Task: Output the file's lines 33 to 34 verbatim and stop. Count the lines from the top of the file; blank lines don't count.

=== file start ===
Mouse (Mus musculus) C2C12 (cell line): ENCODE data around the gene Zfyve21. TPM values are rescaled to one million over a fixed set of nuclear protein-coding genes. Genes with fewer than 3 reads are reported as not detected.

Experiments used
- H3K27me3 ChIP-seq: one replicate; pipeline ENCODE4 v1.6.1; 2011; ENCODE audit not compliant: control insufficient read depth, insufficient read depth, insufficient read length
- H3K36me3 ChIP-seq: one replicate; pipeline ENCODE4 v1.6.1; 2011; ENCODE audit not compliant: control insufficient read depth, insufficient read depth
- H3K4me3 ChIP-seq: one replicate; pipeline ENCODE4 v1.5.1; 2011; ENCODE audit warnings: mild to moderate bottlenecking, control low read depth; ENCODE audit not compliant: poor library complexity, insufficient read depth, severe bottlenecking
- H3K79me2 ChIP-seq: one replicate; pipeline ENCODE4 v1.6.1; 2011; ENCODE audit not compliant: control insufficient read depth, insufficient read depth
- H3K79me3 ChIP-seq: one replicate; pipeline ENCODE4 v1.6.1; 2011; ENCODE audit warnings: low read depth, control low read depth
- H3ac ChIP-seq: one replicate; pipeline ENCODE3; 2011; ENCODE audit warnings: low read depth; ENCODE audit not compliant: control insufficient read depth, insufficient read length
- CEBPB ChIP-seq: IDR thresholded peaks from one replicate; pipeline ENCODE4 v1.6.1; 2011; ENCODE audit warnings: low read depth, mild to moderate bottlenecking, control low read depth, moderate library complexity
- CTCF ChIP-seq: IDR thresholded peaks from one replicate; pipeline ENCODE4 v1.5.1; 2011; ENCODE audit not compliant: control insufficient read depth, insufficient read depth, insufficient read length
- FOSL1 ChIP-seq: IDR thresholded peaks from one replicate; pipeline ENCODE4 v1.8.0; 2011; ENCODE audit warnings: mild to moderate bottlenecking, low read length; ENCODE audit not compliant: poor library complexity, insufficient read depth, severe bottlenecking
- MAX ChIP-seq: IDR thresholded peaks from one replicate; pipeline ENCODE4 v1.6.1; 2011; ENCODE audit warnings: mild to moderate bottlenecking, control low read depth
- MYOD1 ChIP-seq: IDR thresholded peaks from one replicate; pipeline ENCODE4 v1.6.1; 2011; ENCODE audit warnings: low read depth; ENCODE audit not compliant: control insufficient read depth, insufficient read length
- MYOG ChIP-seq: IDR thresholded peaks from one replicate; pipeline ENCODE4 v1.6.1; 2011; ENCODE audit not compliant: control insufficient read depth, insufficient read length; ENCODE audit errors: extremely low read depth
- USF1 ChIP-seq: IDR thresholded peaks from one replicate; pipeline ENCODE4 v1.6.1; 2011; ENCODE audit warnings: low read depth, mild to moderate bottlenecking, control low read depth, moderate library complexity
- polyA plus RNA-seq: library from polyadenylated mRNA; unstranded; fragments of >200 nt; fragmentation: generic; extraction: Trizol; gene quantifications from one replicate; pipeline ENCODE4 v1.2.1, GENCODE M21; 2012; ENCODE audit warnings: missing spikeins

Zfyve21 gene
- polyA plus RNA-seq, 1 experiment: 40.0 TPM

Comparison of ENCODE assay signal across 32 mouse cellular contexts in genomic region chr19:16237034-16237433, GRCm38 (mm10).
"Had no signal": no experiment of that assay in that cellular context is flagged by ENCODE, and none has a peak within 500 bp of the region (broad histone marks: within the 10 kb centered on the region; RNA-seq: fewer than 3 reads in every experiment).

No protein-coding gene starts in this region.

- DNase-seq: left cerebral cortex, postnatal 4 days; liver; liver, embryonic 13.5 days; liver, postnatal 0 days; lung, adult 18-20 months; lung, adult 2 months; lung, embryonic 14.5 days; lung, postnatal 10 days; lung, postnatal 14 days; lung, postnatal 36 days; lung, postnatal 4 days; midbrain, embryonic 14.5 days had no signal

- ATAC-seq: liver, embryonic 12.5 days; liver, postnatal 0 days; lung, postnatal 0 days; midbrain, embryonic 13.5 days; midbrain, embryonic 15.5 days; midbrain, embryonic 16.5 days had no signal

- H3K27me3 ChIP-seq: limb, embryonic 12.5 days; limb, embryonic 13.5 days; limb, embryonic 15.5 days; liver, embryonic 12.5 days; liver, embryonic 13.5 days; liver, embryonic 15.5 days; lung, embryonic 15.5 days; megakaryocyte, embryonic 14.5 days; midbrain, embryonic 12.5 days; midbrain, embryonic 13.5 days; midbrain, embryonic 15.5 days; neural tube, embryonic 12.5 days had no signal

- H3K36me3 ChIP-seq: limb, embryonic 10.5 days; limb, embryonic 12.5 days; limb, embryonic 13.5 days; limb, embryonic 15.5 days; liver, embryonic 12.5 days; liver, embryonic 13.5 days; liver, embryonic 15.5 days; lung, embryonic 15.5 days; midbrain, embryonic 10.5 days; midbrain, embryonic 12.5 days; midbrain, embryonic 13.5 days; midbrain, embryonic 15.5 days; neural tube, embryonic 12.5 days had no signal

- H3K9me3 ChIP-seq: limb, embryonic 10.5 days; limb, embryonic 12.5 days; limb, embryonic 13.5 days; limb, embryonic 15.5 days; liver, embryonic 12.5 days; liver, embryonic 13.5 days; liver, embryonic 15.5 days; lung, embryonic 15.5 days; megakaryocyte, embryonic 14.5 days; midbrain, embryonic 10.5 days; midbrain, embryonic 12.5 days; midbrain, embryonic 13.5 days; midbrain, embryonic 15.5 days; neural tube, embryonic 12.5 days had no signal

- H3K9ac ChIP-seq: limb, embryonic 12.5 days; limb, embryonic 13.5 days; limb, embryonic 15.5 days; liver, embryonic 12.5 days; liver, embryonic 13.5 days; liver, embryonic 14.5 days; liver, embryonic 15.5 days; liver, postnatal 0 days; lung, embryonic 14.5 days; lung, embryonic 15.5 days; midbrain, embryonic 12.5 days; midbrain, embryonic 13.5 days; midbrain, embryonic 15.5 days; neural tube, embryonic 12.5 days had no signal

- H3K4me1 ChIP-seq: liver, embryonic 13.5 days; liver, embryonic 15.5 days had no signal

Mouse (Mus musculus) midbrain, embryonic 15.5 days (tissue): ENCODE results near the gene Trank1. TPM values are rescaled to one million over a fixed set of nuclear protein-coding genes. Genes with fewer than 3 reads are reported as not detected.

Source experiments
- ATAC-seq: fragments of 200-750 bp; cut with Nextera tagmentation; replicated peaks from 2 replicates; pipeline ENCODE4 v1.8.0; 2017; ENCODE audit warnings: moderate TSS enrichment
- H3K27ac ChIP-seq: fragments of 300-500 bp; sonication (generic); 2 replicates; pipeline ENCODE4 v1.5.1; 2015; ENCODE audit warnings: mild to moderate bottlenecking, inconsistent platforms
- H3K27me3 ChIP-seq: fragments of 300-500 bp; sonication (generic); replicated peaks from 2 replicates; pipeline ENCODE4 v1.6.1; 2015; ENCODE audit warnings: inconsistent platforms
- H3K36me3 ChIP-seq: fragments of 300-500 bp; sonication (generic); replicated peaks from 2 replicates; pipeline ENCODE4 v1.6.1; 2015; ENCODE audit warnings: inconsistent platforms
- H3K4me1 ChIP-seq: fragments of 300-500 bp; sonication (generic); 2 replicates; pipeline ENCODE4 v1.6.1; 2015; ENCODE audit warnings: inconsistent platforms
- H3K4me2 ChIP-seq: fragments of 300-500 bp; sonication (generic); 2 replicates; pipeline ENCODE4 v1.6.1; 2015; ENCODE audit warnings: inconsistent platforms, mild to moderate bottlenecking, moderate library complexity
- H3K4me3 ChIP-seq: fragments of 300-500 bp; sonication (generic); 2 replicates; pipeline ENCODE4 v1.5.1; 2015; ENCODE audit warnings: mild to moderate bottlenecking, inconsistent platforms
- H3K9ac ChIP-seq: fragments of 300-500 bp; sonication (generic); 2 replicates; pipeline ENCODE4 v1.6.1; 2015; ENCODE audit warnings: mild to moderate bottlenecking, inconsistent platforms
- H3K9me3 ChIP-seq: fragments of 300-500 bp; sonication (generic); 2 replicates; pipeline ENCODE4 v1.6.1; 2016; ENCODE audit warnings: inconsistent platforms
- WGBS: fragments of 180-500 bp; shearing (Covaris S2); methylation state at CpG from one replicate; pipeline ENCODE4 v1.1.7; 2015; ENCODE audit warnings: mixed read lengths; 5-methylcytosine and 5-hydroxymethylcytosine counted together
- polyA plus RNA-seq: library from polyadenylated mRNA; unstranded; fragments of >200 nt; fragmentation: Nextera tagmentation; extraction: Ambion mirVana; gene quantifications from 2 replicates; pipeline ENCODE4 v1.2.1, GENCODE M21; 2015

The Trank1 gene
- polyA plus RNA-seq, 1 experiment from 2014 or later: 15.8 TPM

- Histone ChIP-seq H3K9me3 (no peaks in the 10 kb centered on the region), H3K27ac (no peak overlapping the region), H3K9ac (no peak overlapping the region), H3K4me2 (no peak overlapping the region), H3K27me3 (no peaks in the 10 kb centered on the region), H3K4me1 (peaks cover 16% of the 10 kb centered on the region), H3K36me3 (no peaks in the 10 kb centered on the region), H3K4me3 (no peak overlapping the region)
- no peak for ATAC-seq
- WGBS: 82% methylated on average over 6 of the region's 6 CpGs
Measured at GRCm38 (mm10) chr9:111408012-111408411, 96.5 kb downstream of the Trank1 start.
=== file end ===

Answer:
- H3K27me3 ChIP-seq: fragments of 300-500 bp; sonication (generic); replicated peaks from 2 replicates; pipeline ENCODE4 v1.6.1; 2015; ENCODE audit warnings: inconsistent platforms
- H3K36me3 ChIP-seq: fragments of 300-500 bp; sonication (generic); replicated peaks from 2 replicates; pipeline ENCODE4 v1.6.1; 2015; ENCODE audit warnings: inconsistent platforms